Memory Mark 1,774.7 701.0 940.6 1,000.4 870.8 1,491.2
Disk Mark 883.8 520.5 436.7 3,625.9 4,682.4 8,780.7
3D Graphics Mark 563.4 308.1 300.1 349.8 282.7 460.8
Overall PassMark 1,831.1 562.8 1,092.7 1,973.2 1,953.5 3,081.7
CM ALU 51,183 34,491 47,514 42,076 42,940 41,937
CM FPU 50,385 32,924 44,977 40,030 40,683 41,146
CM MEM 50,614 19,390 28,122 29,364 38,698 45,937
CM HDD 22,882 8,049 13,828 41,277 41,328 52,605
CM GDI 19,791 9,538 15,739 16,081 14,451 13,115
CM D2D 8,534 2,017 2,168 7,493 1,657 7,748
CM OGL 15,858 2,424 6,406 12,600 5,794 12,210
Overall CrystalMark 219,247 108,833 158,754 188,921 185,551 214,698

As expected, our Intel Core i5-based Durabook performed very well. The overall PassMark and CrystalMark scores indicate that the S15H is at least twice as fast as the old S15C — a very noticeable difference. So for anyone looking to replace older S15C Durabook deployments, the new S15H is a no-brainer decision.

It's often quite difficult to draw valid conclusions from performance benchmark lineups because because different architectures and configurations may yield seemingly illogical results. This is less of an issue in this group as all use Core i5 CPUs, albeit from different Intel generations. What is clearly obvious is that the graphics include in Intl's 4th generation chips are significantly more powerful than those included in earlier generations. For that reason, GammaTech is not offering a discrete graphics option for the S15H as it did for the old S15C.

One big difference in the chips used in this lineup is their TDP, the thermal design power. Intel's current philosophy is to design chips around a maximum amount of heat they generate. Lower TDP designs have lower nominal clock speeds, but can reach, for brief periods, significantly higher "turbo" clock speeds. Higher TDP designs normally operate at higher clock speeds, which means higher power consumption, but also higher average performance. "Haswell" processors, however, also include very sophisticated power conservation measures, meaning that even high-performance machines may draw very little power hen just idling along.

Do note one thing, though: in all of our benchmarks solid state disks outperform rotating media (i.e. conventional hard disks), often by a substantial margin. The 500GB Toshiba hard disk in our sample machine was quick enough, but anyone requiring top performance should definitely look into GammaTech's SSD options. SSD still costs more and available options usually have less capacity than hard disks, but if performance maters, they are the way to go.

Power and Battery Life

One of the things we criticized the predecessor Durabook S15C for was its rather small battery for such a big notebook. With 48 watt-hours it had hardly more capacity than the small Acer Aspire One netbook we use use around the office and occasionally on trips. GammaTech apparently agreed, and gave the S15H a more powerful battery.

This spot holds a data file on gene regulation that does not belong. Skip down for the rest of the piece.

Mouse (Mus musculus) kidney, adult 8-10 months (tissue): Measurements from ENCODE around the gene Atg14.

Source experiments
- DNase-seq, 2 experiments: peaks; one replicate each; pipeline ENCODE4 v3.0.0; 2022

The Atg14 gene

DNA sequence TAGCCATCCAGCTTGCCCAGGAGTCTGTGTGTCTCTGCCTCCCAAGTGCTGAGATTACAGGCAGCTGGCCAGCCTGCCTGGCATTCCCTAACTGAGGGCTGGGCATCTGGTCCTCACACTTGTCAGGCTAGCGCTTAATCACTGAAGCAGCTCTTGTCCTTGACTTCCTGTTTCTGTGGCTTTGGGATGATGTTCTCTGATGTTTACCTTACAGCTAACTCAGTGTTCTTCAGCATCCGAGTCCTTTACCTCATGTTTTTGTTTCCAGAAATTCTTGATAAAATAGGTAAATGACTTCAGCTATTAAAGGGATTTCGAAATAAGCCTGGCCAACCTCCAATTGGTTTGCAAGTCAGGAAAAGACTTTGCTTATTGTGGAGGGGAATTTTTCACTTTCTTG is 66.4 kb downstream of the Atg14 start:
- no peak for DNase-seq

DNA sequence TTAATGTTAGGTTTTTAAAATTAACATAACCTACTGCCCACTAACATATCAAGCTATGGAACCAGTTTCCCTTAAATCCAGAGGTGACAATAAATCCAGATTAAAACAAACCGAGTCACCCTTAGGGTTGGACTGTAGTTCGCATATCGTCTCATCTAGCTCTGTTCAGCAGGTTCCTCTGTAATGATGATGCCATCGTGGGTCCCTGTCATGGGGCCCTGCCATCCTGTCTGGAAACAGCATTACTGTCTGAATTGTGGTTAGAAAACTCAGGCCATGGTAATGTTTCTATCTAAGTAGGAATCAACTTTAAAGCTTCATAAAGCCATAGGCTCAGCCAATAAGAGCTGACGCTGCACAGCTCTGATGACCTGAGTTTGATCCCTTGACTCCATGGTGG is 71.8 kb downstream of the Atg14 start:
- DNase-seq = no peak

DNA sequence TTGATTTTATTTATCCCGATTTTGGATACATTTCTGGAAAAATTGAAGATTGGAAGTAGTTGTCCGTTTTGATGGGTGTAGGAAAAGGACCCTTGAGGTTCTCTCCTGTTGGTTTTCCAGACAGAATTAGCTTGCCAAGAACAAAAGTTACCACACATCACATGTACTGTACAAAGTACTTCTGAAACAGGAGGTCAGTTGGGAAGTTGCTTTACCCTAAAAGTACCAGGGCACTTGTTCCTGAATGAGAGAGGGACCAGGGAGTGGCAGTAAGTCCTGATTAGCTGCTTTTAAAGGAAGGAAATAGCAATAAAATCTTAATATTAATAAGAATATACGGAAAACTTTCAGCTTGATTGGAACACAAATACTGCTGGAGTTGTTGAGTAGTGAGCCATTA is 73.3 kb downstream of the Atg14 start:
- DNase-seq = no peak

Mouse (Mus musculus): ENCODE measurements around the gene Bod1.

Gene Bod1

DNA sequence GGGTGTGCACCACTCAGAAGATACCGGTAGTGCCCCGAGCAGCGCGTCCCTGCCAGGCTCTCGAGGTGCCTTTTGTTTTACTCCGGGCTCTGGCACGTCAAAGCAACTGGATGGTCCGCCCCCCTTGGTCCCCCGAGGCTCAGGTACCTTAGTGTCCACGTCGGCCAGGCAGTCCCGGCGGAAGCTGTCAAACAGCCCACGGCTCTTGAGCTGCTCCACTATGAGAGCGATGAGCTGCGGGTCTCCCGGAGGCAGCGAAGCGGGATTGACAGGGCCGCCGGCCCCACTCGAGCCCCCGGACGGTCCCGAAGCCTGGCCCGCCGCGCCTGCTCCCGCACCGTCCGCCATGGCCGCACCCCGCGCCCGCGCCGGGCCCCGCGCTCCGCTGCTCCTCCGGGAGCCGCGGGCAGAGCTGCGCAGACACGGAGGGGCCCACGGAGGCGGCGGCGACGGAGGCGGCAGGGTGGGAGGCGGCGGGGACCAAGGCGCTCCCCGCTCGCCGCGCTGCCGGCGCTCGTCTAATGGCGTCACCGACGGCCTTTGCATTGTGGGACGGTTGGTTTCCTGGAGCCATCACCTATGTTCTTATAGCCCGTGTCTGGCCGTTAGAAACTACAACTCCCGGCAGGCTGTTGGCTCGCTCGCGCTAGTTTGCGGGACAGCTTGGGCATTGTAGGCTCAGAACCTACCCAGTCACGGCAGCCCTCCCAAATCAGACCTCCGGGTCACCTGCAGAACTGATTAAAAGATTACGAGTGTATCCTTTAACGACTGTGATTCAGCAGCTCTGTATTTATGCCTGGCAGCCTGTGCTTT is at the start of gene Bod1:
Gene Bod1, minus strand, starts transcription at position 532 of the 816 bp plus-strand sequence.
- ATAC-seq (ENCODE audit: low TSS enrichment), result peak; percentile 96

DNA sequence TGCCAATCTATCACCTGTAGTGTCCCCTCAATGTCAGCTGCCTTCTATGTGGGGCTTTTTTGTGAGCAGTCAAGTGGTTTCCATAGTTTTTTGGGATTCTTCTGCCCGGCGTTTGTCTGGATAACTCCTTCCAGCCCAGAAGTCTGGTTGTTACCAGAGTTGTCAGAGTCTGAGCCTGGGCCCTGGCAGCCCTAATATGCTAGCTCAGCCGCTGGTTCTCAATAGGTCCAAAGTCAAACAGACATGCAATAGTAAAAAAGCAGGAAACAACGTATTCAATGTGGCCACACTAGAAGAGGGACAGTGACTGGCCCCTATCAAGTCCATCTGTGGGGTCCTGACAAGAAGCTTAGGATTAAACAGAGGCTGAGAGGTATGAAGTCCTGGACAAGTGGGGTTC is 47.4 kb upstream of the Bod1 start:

Our sample machine came with a 9-cell 86.6 watt-hour battery, almost twice what the older S15C had. This battery is listed as the default in the S15H spec sheet, and it should be. However, the tech specs on the website list the 6-cell 57.7 watt-hour battery as standard, and the 9-cell version as an option. Even if the 6-cell is standard, it has 20% more capacity than the old S15C's battery, but we'd still advise to go with the 9-cell. Unlike some snap-in batteries where higher capacity options stick out, this 9-cell fits neatly into the machine. Go for it.

We usually run PassMark's BatteryMon utility to measure power draw under various operating conditions. Somehow, BatteryMon didn't wrk on the S15H, always showing the same draw. As is, GammaTech claims 4.5 hours for the 6-cell battery and 6.5 hours for the 9-cell version. Based on our experience with the S15H, this should easily be possible.

Display

The Durabook S15H's large display measures 15.6 inches diagonally and it uses the popular 1366 x 768 pixel format that translates into a wide-format 16:9 aspect ratio. That's like having a legacy 1024 x 768 XGA display, but about 30% wider. Almost all notebooks are using wide format displays these days, though some of the popular fully-rugged notebook lines have stayed with the old 4:3 aspect ratio for backward compatibility reasons.

Truth be told, 1366 x 768 pixel isn't terrifically high resolution on a display this large. Not in an era of "retina" displays and 1080p on smartphones. But t's still good enough, and if it isn't, GammaTech has a 1920 x 1080 pixel option.